Cal inspired fans to love the game as much as he did

April 07, 2002|By Melinda Farris

ARLINGTON, Va. - I never thought baseball was exciting. It just seemed so slow.

Even in 1973, life was faster than nine innings in the hot sun. Buying a hot dog and Coke only takes up so much time. Baseball lasted too long; there was not enough excitement and - my main complaint - there were no cheers and, at the time, no "wave."

In a small high school baseball field, the wave would have been pointless anyway.

Then I became "bat girl" for my high school boys' baseball team, which meant my entire function was to wear cute coordinating shorts ensembles (blue and yellow) and occasionally pick up the bats and bring them back to the dugout. If you think this was a mindless job, just recast it in today's language of "networking opportunities."

Then, many years later, I married a true, orange-and-black-cap-wearing, game-loving Orioles fan, Bob.

Through the years, we have hauled ourselves through the back streets of Baltimore to Memorial Stadium and ridden the bus back to the Inner Harbor. Bob has been hit by a foul ball (which he'll assure you he caught), been thrilled with the sights and smells of Camden Yards and, of course, never, ever (even when the Orioles were losing by six or more) left early. It's a sign of weakness to leave an Orioles game early. The shopping beckons, the restaurants entice, but loyal Orioles fans keep their seats, dreaming of World Series glory.

Four years ago, Bob went to a new level of fan support - spring training in Florida. He goes for the entire week and does tough duty - staying in Fort Lauderdale and roving from ballpark to ballpark with other devoted fans from every background you can imagine.

This year, spring training without Cal was different for Bob. Bob still got into the spirit, but he wasn't looking around. He didn't see the little kids (and adults) running to the fence and the dugout asking for Cal's autograph. The world didn't sit in suspense willing Cal to hit, pitch and run better than anyone else. Because he is part of us.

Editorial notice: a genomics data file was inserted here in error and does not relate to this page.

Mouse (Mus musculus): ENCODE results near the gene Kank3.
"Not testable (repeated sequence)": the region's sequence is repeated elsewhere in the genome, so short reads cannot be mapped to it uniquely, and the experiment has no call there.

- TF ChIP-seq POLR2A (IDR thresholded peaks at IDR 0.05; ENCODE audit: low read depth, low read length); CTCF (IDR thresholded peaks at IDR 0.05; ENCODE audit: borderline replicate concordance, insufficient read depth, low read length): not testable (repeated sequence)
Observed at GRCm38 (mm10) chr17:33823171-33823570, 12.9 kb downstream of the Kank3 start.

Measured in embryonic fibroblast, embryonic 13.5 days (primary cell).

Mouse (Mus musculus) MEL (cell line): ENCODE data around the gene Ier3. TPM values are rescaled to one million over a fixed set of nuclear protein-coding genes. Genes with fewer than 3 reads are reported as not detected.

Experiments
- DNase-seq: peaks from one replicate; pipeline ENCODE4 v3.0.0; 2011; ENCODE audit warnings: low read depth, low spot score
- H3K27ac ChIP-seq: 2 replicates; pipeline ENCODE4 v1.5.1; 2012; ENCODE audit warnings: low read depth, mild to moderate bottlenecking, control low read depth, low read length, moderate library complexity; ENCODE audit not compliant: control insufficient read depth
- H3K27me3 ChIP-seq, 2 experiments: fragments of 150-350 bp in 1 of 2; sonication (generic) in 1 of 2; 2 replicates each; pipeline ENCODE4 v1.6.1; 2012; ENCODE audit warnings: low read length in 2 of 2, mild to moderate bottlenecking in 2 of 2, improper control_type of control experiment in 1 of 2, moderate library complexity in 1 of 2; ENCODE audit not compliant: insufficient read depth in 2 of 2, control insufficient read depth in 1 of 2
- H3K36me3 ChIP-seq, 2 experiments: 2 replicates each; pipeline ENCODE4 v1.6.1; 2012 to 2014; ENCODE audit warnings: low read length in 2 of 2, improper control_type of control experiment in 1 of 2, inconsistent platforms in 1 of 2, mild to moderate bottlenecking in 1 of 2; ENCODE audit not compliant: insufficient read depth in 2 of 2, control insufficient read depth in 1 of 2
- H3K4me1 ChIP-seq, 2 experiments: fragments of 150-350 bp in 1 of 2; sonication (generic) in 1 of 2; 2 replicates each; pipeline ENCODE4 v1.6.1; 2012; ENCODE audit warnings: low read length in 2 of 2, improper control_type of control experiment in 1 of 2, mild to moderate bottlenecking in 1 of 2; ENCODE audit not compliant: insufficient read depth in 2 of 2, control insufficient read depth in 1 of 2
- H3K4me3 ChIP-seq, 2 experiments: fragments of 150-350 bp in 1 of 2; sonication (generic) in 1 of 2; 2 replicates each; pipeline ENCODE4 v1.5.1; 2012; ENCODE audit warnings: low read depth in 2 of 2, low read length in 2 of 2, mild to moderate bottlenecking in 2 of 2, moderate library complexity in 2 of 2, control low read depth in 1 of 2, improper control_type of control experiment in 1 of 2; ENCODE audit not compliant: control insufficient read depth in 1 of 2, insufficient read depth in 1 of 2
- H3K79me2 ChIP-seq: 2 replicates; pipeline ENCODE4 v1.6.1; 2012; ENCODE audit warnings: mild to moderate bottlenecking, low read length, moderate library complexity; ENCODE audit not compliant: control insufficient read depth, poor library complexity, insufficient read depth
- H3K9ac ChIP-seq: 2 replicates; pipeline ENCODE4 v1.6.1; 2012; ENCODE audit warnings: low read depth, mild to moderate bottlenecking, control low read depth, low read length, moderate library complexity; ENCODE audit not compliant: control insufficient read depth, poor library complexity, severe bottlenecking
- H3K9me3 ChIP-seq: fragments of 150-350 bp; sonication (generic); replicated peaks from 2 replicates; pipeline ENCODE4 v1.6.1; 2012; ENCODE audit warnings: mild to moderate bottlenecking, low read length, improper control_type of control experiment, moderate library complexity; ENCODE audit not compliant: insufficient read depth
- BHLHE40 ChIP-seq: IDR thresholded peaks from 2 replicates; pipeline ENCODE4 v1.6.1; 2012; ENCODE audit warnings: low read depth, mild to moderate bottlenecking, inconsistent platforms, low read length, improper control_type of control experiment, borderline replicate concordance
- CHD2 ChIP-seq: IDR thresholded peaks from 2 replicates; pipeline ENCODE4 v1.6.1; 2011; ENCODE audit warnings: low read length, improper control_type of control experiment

The day Cal announced he was retiring was a sad one in our house. Bob, who is usually optimistic and resilient, was very depressed. It took me a while to understand that he and Cal had played together - that although there is a difference in age, Bob has been with Cal through his entire career.

He played with Cal in his early days when Cal was the first player to win Rookie of the Year and Most Valuable Player in back-to-back seasons. He was on the field with Cal during the great years like 1990, when Cal set eight Major League fielding records in one season, and 1991, when he was the last player to bat in Memorial Stadium. Bob was there for the not-so-great times, like April 1988, when Cal went 0-29 - the longest hitless streak of his career.

In short, Bob played his baseball career through Cal Ripken.

How many Bobs are out there, who believe that if they had ever made it to the Majors they would have played like Cal Ripken, and maybe that they were Cal Ripken in their dreams?

They all have their special memories of Cal, and in that way we're all the same. When Cal walked onto the field, we sat a little straighter and smiled a little brighter, thinking maybe his goodness and character would reach us.

We hoped he would know we admired him for being a great baseball player. But we loved him for displaying the dying qualities of a great athlete - determination, love of the game vs. love of the money, believing the fans are No. 1 and, as Bob says, "just being a great American."

We'll miss you, Cal. But you'll always be in the heart of a guy named Bob, who thinks the two of you had a great career.

Melinda Farris is president of a communications company in Arlington, Va. Her husband, Bob, is attorney Robert Weed.

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